The last three years have shown that it is essential for companies, especially technology companies, to find solutions to logistics problems if they want to remain competitive.
When we talk about logistics problems, we are referring to the different problems that companies must solve to meet delivery deadlines and the costs that can skyrocket.
Since before the beginning of the pandemic, back at the end of 2019 and early 2020, the inconveniences that were disrupting the supply chain began to add up.
The pandemic, rising fuel prices, the Russian invasion of Ukraine, and rising wages in China betrayed costs, causing a downturn in the global economy, and have driven the need for companies to look for alternatives in order to get back on the path to positive results.
Since 2001, when China joined the World Trade Organization, the opening of this country to the world skyrocketed, becoming a host for thousands of companies from Europe and the USA, which chose to place their factories in those latitudes, taking advantage of its “hospitality,” causing millions of Chinese to leave the countryside to work in the new plants that were opening.
During the nearly 20 years that followed, China strengthened its position and increased its influence on the balance of trade in many countries around the world. But pandemic blockades wreaked havoc on supply chains, delaying deliveries and making it difficult for companies to fulfill orders taken.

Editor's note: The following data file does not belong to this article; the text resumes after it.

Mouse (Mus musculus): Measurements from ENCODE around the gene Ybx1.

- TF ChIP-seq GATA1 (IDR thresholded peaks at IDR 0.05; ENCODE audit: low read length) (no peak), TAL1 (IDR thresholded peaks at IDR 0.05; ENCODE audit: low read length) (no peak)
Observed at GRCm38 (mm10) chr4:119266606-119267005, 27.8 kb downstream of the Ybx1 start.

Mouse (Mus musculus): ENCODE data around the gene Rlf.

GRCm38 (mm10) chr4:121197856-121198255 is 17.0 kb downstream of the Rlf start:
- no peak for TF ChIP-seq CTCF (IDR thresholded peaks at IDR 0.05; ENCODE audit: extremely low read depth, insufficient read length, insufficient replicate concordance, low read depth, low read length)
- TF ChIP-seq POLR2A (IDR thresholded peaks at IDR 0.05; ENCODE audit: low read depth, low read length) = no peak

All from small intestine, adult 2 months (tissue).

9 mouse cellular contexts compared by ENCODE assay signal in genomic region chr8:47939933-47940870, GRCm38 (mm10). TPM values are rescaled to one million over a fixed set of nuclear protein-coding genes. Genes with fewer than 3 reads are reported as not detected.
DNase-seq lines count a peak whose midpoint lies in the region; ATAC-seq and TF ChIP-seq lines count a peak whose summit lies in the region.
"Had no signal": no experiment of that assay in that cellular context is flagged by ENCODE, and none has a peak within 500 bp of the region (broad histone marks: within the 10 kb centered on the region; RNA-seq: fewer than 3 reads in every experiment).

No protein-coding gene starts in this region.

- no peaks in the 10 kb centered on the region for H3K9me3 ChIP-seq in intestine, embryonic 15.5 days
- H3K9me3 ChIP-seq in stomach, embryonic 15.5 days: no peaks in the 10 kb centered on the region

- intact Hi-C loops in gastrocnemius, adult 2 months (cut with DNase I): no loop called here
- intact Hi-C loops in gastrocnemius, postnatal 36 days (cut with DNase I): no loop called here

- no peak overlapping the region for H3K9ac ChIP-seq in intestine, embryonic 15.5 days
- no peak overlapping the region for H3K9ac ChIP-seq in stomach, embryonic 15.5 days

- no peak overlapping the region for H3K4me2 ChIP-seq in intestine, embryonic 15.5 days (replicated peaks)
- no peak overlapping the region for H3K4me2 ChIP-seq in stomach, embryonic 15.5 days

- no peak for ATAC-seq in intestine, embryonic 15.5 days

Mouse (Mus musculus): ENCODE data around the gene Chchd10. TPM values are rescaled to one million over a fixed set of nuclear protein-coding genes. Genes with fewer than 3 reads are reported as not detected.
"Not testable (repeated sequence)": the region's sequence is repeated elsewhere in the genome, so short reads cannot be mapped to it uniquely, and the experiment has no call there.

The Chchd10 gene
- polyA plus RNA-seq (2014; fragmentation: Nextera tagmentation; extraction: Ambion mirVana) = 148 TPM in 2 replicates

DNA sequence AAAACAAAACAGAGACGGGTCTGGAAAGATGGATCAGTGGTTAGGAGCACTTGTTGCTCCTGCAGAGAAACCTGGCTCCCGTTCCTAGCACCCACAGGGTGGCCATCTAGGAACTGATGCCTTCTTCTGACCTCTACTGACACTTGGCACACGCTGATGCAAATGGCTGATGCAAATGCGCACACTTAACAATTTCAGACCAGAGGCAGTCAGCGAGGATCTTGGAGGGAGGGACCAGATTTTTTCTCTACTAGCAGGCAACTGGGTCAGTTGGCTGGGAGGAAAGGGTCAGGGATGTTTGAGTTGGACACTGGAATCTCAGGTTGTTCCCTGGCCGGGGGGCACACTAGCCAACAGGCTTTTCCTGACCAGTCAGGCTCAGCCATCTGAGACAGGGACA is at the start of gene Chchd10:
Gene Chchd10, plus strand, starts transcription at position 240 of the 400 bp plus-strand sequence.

On the political side, sanctions against China by the U.S. government also forced companies to look for alternatives that were “better seen.”
The fuel price skyrocketed, impacting the value of transportation and causing the sea freight of a container to go from $2,500 to $20,000, which was a determining factor in the search for less expensive options.
Against this backdrop, U.S. companies needed to find closer locations for their factories, mainly in Mexico, but in general, the entire U.S. region is benefiting greatly. This relocation is known as “nearshoring” and means taking advantage of geographic proximity to reduce transportation logistics costs.
Another mechanism, which has a strong political influence, is known as “friendshoring” and can be translated as relocating the facilities of companies formerly based in China to countries that share ideological principles.
And the third, “onshoring,” refers to the fiscal, structural, financial, economic, and political benefits that different U.S. states offer to technology companies that decide to set up in their territory, prioritizing renewable energies and care for the environment.
Despite what it may seem, there are several drawbacks to the relocation of Chinese companies to Mexico or the rest of Latin America—mainly related to infrastructure, security, and politics.
In addition, ocean freight costs have returned to pre-pandemic values, eliminating this aspect of the logistics problems.
Another point to keep in mind is that China is the main buyer of many of the products manufactured by companies located in its territory. So it would be logical to think that this could change if companies decide to move elsewhere.
It is quite possible that many companies decide to modify their structure, distributing their production in different locations to achieve a financial balance, trying to take advantage of the different benefits.
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